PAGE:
On March 31, 2016, the Competition Bureau (Bureau) released revised Intellectual Property Enforcement Guidelines (IPEGs). These IPEGs reflect incremental changes to the draft version released for consultation last year. Most notably the new IPEGs provide further guidance on (i) pharmaceutical patent litigation settlements, (ii) product switching (also known as “product hopping”), (iii) collaborative standard setting and standard essential patents, and (iv) patent assertion entities.… Continue Reading
On March 24, 2016, the Canadian Radio-television and Telecommunications Commission (“CRTC”) signed a memorandum of understanding (“MOU”) with the United States Federal Trade Commission. This MOU is an effort by Canada and the United States to work together on anti-spam enforcement measures, and expressly refers to unsolicited telecommunications, unsolicited commercial electronic messages (spam), and other unlawful electronic threats (e.g., malware and botnets).… Continue Reading
On February 10, 2016, Lynne Perrault and Dana-Lynn Wood of the CRTC provided the latest in what is becoming a series of CASL briefings, which the presenters described as part of an “on-going dialogue” with industry. The CRTC now has a year and a half of enforcement experience under its belt for the Commercial Electronic Messages (CEMs) provisions of CASL, so this presentation focused on patterns and issues that have emerged in that period, and some guidance in response to those issues. However, the presenters took some pains to note that the guidance offered was not intended to be prescriptive … Continue Reading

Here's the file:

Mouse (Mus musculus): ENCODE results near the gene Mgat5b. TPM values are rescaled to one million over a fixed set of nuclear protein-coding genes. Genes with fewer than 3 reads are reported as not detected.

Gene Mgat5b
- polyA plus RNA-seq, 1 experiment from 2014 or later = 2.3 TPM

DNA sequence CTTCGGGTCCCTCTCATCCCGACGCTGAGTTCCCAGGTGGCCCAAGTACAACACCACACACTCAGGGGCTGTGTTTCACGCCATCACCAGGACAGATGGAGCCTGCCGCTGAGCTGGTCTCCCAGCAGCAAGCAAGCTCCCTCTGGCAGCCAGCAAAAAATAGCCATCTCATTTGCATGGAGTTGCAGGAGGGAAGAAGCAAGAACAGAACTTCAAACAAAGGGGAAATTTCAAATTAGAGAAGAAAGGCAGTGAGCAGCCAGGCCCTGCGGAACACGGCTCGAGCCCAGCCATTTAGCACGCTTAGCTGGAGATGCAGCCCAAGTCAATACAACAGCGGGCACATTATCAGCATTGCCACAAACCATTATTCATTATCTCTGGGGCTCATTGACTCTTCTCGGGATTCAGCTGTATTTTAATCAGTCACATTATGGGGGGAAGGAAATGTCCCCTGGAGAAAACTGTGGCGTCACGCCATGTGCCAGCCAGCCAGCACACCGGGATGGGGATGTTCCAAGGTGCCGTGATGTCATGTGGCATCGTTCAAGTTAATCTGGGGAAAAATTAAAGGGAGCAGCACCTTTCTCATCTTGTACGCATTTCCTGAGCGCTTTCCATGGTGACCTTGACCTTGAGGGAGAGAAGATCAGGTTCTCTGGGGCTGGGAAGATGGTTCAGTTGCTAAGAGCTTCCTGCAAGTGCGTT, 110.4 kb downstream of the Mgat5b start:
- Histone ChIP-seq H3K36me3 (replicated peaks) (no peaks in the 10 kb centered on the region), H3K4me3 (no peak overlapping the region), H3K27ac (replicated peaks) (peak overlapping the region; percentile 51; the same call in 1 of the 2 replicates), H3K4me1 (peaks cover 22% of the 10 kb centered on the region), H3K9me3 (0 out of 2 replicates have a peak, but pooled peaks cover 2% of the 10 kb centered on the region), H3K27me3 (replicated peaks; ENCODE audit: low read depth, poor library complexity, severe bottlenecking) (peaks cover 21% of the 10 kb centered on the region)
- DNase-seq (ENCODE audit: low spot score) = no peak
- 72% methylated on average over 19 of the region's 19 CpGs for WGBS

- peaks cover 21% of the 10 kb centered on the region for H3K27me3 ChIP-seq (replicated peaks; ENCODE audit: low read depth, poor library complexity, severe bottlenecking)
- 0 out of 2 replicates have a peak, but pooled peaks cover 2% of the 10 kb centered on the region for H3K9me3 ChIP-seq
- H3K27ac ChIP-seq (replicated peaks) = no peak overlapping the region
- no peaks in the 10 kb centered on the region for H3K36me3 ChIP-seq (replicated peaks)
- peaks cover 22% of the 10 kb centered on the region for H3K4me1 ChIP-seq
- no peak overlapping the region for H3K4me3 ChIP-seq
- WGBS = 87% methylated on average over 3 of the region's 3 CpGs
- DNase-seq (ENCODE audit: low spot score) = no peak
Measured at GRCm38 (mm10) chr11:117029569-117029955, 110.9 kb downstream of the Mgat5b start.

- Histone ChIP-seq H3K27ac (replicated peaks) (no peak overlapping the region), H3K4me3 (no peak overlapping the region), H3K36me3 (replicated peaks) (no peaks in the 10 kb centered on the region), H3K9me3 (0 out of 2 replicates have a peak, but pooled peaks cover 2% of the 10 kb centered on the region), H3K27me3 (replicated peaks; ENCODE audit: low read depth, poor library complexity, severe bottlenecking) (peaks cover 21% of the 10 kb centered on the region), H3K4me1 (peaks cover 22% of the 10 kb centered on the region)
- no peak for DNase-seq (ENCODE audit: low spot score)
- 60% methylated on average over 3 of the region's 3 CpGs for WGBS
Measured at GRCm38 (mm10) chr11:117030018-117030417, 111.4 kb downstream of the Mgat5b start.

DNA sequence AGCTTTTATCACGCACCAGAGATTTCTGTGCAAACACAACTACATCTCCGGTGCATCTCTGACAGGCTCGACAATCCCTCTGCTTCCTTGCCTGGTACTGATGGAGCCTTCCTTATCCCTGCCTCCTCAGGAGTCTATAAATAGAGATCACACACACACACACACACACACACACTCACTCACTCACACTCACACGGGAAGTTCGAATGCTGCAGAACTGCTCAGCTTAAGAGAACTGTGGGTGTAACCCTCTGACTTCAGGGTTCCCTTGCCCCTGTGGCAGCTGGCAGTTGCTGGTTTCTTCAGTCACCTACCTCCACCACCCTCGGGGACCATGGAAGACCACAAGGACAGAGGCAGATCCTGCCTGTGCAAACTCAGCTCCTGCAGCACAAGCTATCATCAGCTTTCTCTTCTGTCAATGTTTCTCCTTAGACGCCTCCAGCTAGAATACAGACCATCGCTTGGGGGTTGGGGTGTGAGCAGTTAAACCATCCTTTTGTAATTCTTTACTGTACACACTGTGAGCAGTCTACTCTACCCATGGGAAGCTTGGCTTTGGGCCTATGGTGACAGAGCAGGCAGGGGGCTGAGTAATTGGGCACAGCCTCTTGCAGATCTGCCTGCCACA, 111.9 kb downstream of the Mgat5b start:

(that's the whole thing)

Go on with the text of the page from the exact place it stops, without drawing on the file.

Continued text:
Throughout 2015, the Online Trust Alliance (“OTA”) (a U.S.-based non-profit organization which originated in 2005 as an informal industry working group drawn largely from the technology and marketing communities) has been working on a so-called “Trust Framework” for the Internet of Things. An earlier post covered the release of the first discussion draft in August.
Although this draft is described as “pre-release”, the OTA’s consultation process for the framework appears to be over now. … Continue Reading